School of Social Work offers gerontology-focused curriculum
When her grandmothers died within months of each other, Anne McDonald was determined to pursue a career related to geriatric care. Today, she is halfway through the two-year “Area of Emphasis in Aging” (AEA) program for graduate students at the School of Social Work, run jointly by St. Catherine University and the University of St. Thomas.
“I applied to the program mostly because I had to be a part of something that was going to help make a systemic change for geriatric populations,” McDonald explains. “When both my grandmothers were at a nursing home, and my maternal one ended up in hospice, I was not pleased with the way things were handled and how they were cared for.”
The School of Social Work introduced the AEA program in fall 2009. It gives Masters of Social Work (MSW) students the chance to increase their skills on and knowledge of aging issues through aging-specific courses, assignments, research and leadership opportunities.
The AEA students also receive a $1,000 stipend for completing their 600-hour clinical field placement in a setting that serves the elderly.
The AEA is funded by a grant from the John A. Hartford Foundation, via the Council of Social Work Education Gero-Ed Center. In 2009, the School of Social Work at St. Kate’s and St. Thomas was one of 16 educational centers nationwide to receive the grant, which called for the applicants to propose a specialized gerontology program or curriculum.
“Our school’s focus on aging is not new,” says Carol Kuechler, MSW program director. “I’ve been at St. Kate’s 15 years, and every year there is a group of students for whom gerontology is a real passion. The grant has just allowed us to refocus our efforts and the AEA program gives us a chance to highlight these students.”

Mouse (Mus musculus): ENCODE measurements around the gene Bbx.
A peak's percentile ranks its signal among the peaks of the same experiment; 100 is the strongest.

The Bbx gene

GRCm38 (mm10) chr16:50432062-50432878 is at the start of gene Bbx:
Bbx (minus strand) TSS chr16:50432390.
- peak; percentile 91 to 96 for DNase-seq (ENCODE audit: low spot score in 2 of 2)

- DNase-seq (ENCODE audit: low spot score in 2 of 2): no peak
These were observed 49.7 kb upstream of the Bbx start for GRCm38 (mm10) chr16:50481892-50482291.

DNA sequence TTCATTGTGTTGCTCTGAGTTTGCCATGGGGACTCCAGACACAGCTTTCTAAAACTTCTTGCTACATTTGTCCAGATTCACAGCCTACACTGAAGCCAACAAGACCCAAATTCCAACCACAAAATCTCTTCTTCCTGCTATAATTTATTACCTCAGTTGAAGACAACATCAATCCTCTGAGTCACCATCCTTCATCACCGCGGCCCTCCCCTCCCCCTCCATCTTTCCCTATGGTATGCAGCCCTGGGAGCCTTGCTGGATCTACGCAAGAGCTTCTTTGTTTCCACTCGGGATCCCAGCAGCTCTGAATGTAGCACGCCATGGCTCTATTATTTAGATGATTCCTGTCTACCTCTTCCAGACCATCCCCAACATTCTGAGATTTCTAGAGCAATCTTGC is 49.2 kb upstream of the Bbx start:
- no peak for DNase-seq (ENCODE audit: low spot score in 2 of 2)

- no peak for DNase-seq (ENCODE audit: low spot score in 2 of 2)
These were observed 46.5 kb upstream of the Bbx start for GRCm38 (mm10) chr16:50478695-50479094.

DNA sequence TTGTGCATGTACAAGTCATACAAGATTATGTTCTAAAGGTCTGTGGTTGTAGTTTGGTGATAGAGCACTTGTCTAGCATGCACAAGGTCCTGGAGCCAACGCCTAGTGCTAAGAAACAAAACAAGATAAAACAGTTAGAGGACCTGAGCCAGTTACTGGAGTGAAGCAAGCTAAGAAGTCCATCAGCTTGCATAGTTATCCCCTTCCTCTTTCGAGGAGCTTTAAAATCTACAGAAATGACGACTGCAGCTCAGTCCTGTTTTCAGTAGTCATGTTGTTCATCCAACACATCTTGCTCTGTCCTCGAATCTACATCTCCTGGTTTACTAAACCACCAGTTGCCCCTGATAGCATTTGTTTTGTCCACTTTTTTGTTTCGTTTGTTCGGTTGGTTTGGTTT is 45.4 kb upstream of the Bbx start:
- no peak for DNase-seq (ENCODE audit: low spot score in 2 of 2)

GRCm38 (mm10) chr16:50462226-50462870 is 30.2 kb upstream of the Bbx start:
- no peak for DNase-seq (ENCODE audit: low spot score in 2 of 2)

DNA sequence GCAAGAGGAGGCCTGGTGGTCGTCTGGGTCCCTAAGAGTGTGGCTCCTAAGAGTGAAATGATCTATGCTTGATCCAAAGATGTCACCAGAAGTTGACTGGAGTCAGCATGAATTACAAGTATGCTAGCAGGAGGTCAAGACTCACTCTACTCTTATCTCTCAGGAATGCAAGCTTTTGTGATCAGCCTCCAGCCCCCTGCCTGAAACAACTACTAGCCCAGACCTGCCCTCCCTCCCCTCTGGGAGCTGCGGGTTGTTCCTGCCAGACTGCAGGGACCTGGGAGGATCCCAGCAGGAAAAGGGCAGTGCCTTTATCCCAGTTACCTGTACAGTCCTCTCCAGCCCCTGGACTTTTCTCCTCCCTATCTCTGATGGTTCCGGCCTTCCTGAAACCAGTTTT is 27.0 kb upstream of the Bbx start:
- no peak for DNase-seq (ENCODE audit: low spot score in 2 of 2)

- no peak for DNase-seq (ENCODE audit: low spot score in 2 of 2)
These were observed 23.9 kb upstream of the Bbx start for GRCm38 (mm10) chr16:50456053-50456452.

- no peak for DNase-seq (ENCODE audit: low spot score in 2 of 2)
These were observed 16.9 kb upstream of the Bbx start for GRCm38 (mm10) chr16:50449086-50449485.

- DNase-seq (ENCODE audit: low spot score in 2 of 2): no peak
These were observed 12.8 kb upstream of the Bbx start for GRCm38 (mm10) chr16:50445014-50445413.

The program taps into the school’s existing curriculum and faculty resources, explains Lisa Richardson, director of MSW Field Education and assistant professor of social work, “but we enhance the students’ learning with a series of activities, such as public presentations and clinical field placements, around the topic of aging.”
In November, McDonald and the five other AEA students in her cohort gave a presentation, known as a Professional Development Salon, at St. Kate’s Coeur de Catherine. The group performed a reader’s theatre (in which the students each read parts from a script) on nursing home staff.
On May 16, 2011, the students will publicly present findings from their MSW clinical research projects at St. Thomas. McDonald’s project is focused on cardiovascular disease and depression in older adults.
“[The AEA program] has definitely met my expectations,” she says. “I’ve learned more things about geriatric clients than I ever knew existed. And I think every social work student should at a very minimum take the elderly electives. You need to have experience with the whole life span, from birth to death, to be a well-versed clinician and to become more marketable.”
According to the Bureau of Labor Statistics, 60,000 to 70,000 geriatric social workers will be needed by 2020, yet less than 10 percent of that projected number is now available.
“As social workers, we have to be prepared to provide our services to the aging population,” Richardson says. “It will be the largest segment of our population. The onus is on us to fast-forward our skills to be able to be competent in serving the elderly and their families.”
For more information about the Area in Emphasis in Aging (AEA) program at the St. Kate’s/St. Thomas School of Social Work, call Lisa Richardson at 651-690-6825 or e-mail email@example.com.